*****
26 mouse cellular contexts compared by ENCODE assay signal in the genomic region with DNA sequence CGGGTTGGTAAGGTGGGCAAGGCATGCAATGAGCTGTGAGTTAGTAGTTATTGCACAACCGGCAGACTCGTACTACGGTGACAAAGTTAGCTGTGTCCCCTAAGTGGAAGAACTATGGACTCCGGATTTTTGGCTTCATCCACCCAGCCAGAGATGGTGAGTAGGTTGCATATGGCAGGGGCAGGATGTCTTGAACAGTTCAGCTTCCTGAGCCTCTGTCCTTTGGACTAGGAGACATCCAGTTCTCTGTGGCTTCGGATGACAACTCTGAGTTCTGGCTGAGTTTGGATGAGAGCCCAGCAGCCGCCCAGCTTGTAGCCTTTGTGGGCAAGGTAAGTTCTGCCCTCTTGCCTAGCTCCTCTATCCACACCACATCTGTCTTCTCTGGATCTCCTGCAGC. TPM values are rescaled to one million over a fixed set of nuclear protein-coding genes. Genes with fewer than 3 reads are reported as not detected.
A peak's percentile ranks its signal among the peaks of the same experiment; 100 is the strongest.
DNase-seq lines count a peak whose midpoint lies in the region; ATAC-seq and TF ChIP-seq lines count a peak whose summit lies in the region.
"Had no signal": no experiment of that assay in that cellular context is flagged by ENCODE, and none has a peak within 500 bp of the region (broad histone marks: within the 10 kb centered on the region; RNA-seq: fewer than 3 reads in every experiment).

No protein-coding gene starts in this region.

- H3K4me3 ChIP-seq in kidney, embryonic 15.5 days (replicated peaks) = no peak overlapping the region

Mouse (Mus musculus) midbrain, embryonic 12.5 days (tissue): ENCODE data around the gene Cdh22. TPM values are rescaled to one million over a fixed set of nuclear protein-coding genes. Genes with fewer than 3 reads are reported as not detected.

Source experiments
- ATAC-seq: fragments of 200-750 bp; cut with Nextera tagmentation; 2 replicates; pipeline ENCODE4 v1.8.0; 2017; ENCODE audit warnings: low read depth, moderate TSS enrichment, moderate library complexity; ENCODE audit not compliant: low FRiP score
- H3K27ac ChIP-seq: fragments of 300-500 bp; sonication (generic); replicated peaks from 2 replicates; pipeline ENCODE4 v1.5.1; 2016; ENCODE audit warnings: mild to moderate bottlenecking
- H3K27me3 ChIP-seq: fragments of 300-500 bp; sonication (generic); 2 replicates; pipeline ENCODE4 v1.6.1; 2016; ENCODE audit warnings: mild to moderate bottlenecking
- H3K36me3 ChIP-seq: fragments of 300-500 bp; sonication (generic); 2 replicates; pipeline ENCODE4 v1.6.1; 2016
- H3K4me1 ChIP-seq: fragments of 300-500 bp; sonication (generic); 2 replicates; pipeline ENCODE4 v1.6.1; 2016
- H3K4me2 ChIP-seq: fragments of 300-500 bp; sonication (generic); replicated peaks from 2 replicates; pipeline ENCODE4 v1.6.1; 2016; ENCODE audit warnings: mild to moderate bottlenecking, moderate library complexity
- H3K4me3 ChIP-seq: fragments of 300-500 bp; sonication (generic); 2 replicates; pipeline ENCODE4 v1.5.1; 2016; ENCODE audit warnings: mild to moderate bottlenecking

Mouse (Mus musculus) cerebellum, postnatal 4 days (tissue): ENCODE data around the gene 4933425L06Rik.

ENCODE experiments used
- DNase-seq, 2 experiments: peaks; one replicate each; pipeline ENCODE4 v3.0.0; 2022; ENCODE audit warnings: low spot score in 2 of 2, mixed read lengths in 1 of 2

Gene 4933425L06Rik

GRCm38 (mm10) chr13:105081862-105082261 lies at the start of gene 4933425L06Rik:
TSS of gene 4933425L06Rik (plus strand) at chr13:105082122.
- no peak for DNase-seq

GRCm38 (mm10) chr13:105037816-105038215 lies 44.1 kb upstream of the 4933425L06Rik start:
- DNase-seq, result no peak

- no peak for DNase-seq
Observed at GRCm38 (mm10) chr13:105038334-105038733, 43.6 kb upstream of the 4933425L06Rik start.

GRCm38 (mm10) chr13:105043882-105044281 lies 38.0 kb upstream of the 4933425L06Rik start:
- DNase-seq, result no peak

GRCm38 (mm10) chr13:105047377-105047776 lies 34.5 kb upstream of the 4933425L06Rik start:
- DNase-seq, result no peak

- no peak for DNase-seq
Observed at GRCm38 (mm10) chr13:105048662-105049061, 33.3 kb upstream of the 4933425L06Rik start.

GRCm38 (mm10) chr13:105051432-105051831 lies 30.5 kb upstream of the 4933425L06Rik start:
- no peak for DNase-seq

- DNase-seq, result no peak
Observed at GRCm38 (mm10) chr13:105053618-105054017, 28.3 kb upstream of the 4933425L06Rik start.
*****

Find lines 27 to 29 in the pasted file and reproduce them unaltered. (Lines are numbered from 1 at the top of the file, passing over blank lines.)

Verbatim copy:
GRCm38 (mm10) chr13:105043882-105044281 lies 38.0 kb upstream of the 4933425L06Rik start:
- DNase-seq, result no peak

GRCm38 (mm10) chr13:105047377-105047776 lies 34.5 kb upstream of the 4933425L06Rik start: